Thursday, September 24, 2009

DeLay of de land in Congress

Tom DeLay may be a mean, corrupt extremist thug whose chief mission while in power was to sell sell legislation to lobbyists. But that doesn't mean he doesn't know the legislative process:
"The Democrats will do exactly what we always did, rewrite the bill over and over until they give all the members what they need to get to 218 votes. The Senate will do the same thing." It will, he predicts, be a straight party-line vote, and "maybe a few Republicans voting for it, but not many."
Right on cue, the Times today reports that Senator Bill Nelson, Democrat of Florida, is getting hammered by seniors up in arms about planned cuts in subsidies to Medicare Advantage providers, and is in turn holding out to have those cuts eliminated or scaled back. The Times' Robert Pear notes the likely effect if Nelson succeeds:
Approval of the amendment could invite other Democrats to ask for similar deals that might make the bill more palatable to their constituents, but more costly as well.
So we'll see what happens to all those lovely cost-saving measures in the Baucus bill that led the CBO to score it better than deficit-neutral.

The Times article also highlights the many channels of corporate influence. Nelson has received substantial contributions from the insurance industry, health professionals and pharmaceuticals -- a total of over $1.6 million, putting him at about #14 among Democratic senators. But he's being pressured also by seniors in Medicare Advantage programs (remember, he represents Florida), put up to it by their insurers (e.g., Humana), who are scaring them with letters that the Obama administrations calls "misleading and confusing." Ah, democracy...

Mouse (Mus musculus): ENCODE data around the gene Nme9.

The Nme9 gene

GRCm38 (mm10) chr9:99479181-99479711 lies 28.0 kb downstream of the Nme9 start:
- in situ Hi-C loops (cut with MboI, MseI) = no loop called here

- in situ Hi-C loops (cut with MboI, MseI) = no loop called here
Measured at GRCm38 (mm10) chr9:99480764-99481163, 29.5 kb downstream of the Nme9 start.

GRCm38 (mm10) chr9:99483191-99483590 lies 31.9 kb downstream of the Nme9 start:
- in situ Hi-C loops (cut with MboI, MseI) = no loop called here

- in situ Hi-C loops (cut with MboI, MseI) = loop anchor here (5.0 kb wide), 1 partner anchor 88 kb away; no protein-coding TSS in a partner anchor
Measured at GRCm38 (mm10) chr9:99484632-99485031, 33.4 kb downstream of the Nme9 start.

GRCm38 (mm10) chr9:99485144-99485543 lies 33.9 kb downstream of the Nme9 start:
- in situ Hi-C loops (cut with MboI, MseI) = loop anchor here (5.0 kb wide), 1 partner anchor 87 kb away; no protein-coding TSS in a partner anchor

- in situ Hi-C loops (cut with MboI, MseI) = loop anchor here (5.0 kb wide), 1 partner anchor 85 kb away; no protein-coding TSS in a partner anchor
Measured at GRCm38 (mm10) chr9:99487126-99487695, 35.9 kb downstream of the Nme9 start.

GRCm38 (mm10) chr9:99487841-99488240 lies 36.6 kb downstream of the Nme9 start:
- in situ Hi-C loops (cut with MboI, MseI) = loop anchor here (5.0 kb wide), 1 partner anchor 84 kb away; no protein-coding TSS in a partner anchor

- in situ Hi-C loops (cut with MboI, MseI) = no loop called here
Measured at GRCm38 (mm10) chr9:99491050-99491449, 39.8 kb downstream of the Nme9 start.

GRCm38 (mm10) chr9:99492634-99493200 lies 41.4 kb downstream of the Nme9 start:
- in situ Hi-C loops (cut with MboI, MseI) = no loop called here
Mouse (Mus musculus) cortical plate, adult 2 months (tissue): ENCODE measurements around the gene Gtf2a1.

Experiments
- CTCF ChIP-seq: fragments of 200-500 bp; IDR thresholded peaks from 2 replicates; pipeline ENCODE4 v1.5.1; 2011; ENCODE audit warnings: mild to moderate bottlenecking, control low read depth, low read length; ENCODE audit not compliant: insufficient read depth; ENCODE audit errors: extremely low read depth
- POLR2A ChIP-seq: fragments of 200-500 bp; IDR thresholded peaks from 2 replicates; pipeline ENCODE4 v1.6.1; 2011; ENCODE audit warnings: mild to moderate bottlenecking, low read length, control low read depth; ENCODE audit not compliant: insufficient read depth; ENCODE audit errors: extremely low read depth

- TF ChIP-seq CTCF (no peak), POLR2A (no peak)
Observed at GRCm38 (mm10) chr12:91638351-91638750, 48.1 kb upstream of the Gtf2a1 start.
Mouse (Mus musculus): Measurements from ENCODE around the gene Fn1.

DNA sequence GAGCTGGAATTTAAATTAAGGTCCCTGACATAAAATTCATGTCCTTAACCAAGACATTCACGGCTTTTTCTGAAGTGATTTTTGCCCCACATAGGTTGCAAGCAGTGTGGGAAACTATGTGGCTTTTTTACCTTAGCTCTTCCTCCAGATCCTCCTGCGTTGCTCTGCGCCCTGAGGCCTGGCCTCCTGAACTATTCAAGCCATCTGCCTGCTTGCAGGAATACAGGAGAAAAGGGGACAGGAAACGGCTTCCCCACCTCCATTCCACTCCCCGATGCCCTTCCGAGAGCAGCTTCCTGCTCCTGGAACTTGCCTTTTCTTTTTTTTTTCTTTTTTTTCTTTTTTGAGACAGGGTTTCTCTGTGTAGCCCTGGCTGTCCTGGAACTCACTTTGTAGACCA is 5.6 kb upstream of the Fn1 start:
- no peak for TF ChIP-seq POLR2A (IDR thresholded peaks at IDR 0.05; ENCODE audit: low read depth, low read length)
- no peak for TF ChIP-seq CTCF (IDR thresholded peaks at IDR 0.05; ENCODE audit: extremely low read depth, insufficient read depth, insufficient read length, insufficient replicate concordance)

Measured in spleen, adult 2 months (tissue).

As a footnote, one under-reported element of the health care debate is the performance and value (or lack thereof) offered by Medicare Advantage programs. The subsidies paid to Advantage providers have been targeted and denounced. Some programs have been flagged for misleading representations of benefits. Obama has implied that Advantage programs provide nothing of substance that seniors can't get from traditional, fee-for-service Medicare. At the same time, the programs should at least have the potential to implement many of the cost-saving measures touted by the Administration - global payment systems, preventive and wellness care, teams of doctors that communicate with each other. I'm going to see what I can scare up on the topic.

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